It is challenging for expats to envision how living in The Netherlands will be if they have not been here or only visited The Netherlands for a brief vacation. Therefore, expats face a difficult choice if they need to decide if they want to live in The Netherlands.
At first sight, The Netherlands looks like a fantastic place to live. The Netherlands ranked 5th in the World Happiness Report 2022 and 8th in the 2022 worldwide quality-of-live index for expats, higher than any other surrounding Western European country. So it seems that The Netherlands is a country without disadvantages.
However, I am Dutch; I have lived almost my entire life in The Netherlands except for a brief period in the United States, and I can assure you that the Netherlands also has disadvantages. Consequently, I want to ensure that you have a balanced view of living in The Netherlands.
Therefore, I have sat down with my fellow Dutchmen to discuss the most important 11 advantages and disadvantages of living in The Netherlands, as suggested by locals.
Pros And Cons Of Living In The Netherlands
In the table below, I have summarized the 11 most-mentioned pros and cons of living in the Netherlands mentioned by locals.
|PROS OF LIVING IN THE NETHERLANDS||CONS OF LIVING IN THE NETHERLANDS|
|Great work-life balance||The highest population density in Europe|
|Excellent education system||Expensive housing|
|Fantastic public transportation||Still a lot of traffic jams|
|Virtually everybody speaks English||Need to speak Dutch to integrate socially|
|Universal healthcare system||Variable weather conditions|
Pros Of Living In The Netherlands
1, Great Work-Life Balance
The most-appreciated part of living in The Netherlands is the work-life balance in The Netherlands. The average working week in The Netherlands comprises 36-40 hours, and annually, you will have 25 days of paid vacation plus an additional ± 10 paid national holidays. Even more staggering, almost 50% of the Dutch working population works part-time.
It is said that the Dutch work to live and don’t live to work. However, many expats who have experienced the Dutch work-life balance for a while have trouble readapting to the American and Asian work-life balances upon returning to their home countries. You can get used to having a great life without working 60-80 hours weekly.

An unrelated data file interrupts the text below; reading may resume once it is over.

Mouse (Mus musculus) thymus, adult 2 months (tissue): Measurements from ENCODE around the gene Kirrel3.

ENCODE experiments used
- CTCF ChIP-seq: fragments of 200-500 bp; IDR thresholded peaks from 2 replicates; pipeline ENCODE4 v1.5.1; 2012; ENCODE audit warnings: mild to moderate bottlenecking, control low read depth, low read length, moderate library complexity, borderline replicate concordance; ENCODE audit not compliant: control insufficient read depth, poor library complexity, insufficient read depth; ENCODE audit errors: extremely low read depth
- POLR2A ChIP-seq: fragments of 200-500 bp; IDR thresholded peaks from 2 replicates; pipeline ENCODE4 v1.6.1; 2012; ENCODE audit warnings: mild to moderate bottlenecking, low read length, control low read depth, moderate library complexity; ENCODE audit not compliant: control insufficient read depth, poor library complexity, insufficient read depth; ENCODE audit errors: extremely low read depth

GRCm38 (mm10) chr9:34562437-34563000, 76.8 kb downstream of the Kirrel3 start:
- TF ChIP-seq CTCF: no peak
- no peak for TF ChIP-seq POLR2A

2. Excellent Education System
The Netherlands has one of the highest educated populations in Europe, if not the world. A recent OECD report about education levels in The Netherlands confirmed that almost half of the 25-34 years-old in The Netherlands attained a college or university degree, well above the OECD average of 44%.
The Netherlands is relatively popular among international students, and 14% of all students at colleges and universities are of foreign origin. An important reason for this high percentage of international students is that many programs are taught in English only. That is fantastic for international students but, at the same time, also increases the English proficiency of Dutch students significantly.
Another important reason for the high percentage of foreign university students is that the cost of university education is significantly lower in The Netherlands than in many other countries.
Another significant advantage in the Netherlands for expats is the many international schools in The Netherlands. Therefore, if you move to The Netherlands while your children are already used to a school system at home, their education can continue without having to learn Dutch and get used to a different educational system.
3, Fantastic Public transportation
Public transportation in the Netherlands is excellent and even exceptionally good in some Dutch cities. For example, Rotterdam has the best public transportation of all Dutch cities with its extensive metro line system. However, virtually all of the Dutch towns have excellent public transportation. Only smaller cities have somewhat less extensive public transportation but transportation by bike in these smaller cities is much more convenient.
Public transportation between cities is also fantastic and allows you, for example, to live in The Hague or Utrecht and commute to Amsterdam in 30 minutes for work.
4. Virtually Everybody Speaks English